Migrant workers in UAE exploited, abused: report

Migrant workers in UAE exploited, abused: report

Migrant workers in UAE exploited, abused: report

Migrant domestic workers in the United Arab Emirates (UAE) are beaten, exploited and trapped in forced labour situations, Human Rights Watch said in a report released Thursday.

The UAE government, about to take up an influential new role in the International Labour Organization (ILO), has failed to adequately protect female domestic workers - many of them from the Philippines - from abuse by employers and recruiters, it said.

The 79-page report documents how the UAE visa sponsorship system, known as kafala, and the lack of labour law protections leave migrant domestic workers exposed to abuse. 

Domestic workers, mostly from Asia and Africa, cannot move to a new job before their contracts end without the employer's consent, trapping many in abusive conditions, the US-based rights body said. 

Labour-sending countries don't fully protect the workers against deceptive recruitment practices or provide adequate assistance to abused nationals abroad, it said.

"The UAE's sponsorship system chains domestic workers to their employers and then leaves them isolated and at risk of abuse behind the closed doors of private homes," said Rothna Begum at Human Rights Watch. 

"With no labour law protections for domestic workers, employers can, and many do, overwork, underpay, and abuse these women."

Human Rights Watch interviewed 99 female domestic workers in the UAE as well as recruitment agencies, lawyers and others. 

Human Rights Watch sent letters to 15 UAE ministries and bodies in January, April and August to seek information, request meetings and present its findings but received no response.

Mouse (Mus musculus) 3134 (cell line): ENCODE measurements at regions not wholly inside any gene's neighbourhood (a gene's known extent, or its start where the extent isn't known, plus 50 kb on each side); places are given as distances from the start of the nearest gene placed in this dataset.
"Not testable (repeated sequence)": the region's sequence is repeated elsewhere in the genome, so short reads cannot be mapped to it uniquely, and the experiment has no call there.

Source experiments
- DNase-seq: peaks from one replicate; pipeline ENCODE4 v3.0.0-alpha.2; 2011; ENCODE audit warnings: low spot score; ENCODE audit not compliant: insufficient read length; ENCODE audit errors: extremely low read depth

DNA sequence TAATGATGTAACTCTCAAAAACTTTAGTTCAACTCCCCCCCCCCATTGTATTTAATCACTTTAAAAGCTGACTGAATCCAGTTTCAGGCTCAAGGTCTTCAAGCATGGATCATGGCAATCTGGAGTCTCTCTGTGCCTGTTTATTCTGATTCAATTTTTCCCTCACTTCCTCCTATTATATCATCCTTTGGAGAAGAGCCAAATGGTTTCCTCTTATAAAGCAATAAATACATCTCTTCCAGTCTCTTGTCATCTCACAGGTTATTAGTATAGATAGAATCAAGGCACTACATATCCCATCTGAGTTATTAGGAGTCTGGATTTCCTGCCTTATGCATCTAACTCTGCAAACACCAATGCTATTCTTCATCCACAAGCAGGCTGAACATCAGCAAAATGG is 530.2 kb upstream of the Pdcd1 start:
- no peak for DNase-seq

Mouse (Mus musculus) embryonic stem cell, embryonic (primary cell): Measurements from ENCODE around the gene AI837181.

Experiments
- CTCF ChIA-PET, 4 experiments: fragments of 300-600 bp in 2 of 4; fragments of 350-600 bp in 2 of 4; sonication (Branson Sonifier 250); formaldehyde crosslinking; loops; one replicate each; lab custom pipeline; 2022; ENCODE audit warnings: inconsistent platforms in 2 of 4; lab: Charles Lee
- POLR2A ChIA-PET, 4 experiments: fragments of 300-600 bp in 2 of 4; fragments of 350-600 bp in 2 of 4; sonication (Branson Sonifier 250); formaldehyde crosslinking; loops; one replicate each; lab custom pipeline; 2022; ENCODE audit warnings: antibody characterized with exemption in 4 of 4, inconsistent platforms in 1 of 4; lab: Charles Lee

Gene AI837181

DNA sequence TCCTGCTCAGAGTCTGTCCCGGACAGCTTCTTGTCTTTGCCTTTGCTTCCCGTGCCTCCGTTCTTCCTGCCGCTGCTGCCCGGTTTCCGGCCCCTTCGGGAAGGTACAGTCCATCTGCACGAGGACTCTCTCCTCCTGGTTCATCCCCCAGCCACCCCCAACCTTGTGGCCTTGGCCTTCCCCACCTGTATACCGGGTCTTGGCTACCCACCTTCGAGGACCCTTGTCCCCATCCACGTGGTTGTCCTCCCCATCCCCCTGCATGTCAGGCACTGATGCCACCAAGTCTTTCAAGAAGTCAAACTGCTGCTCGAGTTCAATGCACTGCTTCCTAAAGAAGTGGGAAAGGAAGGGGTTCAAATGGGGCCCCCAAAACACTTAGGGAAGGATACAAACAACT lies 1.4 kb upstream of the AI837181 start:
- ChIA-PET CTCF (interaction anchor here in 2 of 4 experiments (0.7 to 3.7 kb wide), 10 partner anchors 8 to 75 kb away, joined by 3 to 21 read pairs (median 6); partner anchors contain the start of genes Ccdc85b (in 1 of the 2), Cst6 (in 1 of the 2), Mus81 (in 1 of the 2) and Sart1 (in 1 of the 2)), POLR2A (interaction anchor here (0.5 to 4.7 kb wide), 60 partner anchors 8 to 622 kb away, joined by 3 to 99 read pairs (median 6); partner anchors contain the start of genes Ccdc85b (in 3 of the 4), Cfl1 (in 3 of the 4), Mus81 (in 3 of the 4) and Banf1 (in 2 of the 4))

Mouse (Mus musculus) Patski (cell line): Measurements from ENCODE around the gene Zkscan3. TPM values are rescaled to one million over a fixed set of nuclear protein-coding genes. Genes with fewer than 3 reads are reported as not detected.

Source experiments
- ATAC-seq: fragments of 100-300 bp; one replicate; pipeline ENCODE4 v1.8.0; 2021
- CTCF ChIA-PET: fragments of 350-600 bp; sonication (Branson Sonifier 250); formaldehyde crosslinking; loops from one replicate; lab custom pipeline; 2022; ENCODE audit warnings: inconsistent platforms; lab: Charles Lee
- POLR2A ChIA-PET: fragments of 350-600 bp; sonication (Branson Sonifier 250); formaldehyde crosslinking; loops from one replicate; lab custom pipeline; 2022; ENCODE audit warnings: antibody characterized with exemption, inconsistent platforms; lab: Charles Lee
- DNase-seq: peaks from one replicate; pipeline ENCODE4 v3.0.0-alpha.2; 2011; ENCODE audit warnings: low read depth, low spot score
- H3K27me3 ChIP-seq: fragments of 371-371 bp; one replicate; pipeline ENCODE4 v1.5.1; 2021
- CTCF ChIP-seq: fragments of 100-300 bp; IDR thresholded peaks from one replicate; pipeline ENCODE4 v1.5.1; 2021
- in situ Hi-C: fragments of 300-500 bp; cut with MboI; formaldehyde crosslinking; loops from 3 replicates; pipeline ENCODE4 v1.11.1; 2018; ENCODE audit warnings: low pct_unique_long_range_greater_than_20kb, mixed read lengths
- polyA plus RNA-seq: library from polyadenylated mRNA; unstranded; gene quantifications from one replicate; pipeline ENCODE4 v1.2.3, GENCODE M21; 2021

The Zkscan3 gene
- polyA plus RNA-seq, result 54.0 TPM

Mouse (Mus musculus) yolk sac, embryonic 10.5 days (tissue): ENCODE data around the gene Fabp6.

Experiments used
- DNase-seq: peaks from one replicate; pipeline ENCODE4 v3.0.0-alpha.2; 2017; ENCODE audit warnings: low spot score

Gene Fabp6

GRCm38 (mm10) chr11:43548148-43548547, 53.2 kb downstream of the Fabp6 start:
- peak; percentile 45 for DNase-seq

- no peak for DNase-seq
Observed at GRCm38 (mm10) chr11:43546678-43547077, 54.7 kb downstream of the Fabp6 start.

The UAE government did have a short meeting with Human Rights Watch representatives in September but did not address any domestic worker issues.

Domestic workers told Human Rights Watch about not being paid, not having rest periods or time off, being confined in the employer's homes, and of excessive workloads, with working days of up to 21 hours. 

They described being deprived of food and reported psychological, physical and sexual abuse. 

Many said their employers treated them like animals or as if they were dirty and physical contact with them would be contaminating. In some cases the abuses amounted to forced labour or trafficking.

"My boss started hitting me after two weeks of being there," one worker said. 

"She hit me with her fist to my chest. She scraped her fingernails to my neck, and slapped my face. I was bruised on my neck. She sometimes pulled out tufts of my hair."  The worker said she remained there, hoping to be paid, but never was.

At least 146,000 female migrant domestic workers - possibly many more - from countries such as the Philippines, Indonesia, India, Bangladesh, Sri Lanka, Nepal and Ethiopia work in the UAE. 

Some embassies or consulates in the UAE do not have shelters or adequate staffing to deal with abused domestic workers.

In June 2014, the UAE authorities revised the standard domestic worker labour contract to require a weekly day off and eight hours of rest in any 24-hour period. 

However, the contract does not address other issues such as limits on working hours and is weaker than labour law protections for other workers that are enforceable by judicial authorities. 

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